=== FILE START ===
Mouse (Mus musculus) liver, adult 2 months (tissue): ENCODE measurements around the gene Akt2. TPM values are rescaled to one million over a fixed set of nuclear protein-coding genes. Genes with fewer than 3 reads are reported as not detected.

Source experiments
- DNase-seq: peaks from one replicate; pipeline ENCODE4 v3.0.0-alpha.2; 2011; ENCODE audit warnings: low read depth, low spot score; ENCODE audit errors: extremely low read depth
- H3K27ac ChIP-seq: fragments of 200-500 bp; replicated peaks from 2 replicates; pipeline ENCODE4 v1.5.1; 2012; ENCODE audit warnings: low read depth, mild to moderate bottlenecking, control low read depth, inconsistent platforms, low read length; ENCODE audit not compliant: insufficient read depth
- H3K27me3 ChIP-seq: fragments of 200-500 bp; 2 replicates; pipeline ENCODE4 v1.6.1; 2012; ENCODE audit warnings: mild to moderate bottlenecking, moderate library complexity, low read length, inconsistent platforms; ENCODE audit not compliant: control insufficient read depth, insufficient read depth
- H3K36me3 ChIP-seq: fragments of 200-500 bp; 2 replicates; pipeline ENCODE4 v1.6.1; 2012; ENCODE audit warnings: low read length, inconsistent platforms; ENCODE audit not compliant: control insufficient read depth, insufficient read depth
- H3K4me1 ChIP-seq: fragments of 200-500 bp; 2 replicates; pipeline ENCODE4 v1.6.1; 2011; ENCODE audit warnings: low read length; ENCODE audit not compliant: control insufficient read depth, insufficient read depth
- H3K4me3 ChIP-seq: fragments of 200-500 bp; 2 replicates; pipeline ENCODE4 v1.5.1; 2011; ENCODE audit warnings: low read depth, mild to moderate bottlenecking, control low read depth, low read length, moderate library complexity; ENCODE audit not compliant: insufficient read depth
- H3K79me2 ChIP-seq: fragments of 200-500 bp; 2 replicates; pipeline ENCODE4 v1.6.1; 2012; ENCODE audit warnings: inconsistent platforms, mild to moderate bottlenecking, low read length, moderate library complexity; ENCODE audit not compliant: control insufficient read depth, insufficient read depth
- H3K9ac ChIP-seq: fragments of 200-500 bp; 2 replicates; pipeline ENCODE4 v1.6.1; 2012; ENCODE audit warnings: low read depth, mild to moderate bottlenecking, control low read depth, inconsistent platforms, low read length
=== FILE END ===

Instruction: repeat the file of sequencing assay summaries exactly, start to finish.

Mouse (Mus musculus) liver, adult 2 months (tissue): ENCODE measurements around the gene Akt2. TPM values are rescaled to one million over a fixed set of nuclear protein-coding genes. Genes with fewer than 3 reads are reported as not detected.

Source experiments
- DNase-seq: peaks from one replicate; pipeline ENCODE4 v3.0.0-alpha.2; 2011; ENCODE audit warnings: low read depth, low spot score; ENCODE audit errors: extremely low read depth
- H3K27ac ChIP-seq: fragments of 200-500 bp; replicated peaks from 2 replicates; pipeline ENCODE4 v1.5.1; 2012; ENCODE audit warnings: low read depth, mild to moderate bottlenecking, control low read depth, inconsistent platforms, low read length; ENCODE audit not compliant: insufficient read depth
- H3K27me3 ChIP-seq: fragments of 200-500 bp; 2 replicates; pipeline ENCODE4 v1.6.1; 2012; ENCODE audit warnings: mild to moderate bottlenecking, moderate library complexity, low read length, inconsistent platforms; ENCODE audit not compliant: control insufficient read depth, insufficient read depth
- H3K36me3 ChIP-seq: fragments of 200-500 bp; 2 replicates; pipeline ENCODE4 v1.6.1; 2012; ENCODE audit warnings: low read length, inconsistent platforms; ENCODE audit not compliant: control insufficient read depth, insufficient read depth
- H3K4me1 ChIP-seq: fragments of 200-500 bp; 2 replicates; pipeline ENCODE4 v1.6.1; 2011; ENCODE audit warnings: low read length; ENCODE audit not compliant: control insufficient read depth, insufficient read depth
- H3K4me3 ChIP-seq: fragments of 200-500 bp; 2 replicates; pipeline ENCODE4 v1.5.1; 2011; ENCODE audit warnings: low read depth, mild to moderate bottlenecking, control low read depth, low read length, moderate library complexity; ENCODE audit not compliant: insufficient read depth
- H3K79me2 ChIP-seq: fragments of 200-500 bp; 2 replicates; pipeline ENCODE4 v1.6.1; 2012; ENCODE audit warnings: inconsistent platforms, mild to moderate bottlenecking, low read length, moderate library complexity; ENCODE audit not compliant: control insufficient read depth, insufficient read depth
- H3K9ac ChIP-seq: fragments of 200-500 bp; 2 replicates; pipeline ENCODE4 v1.6.1; 2012; ENCODE audit warnings: low read depth, mild to moderate bottlenecking, control low read depth, inconsistent platforms, low read length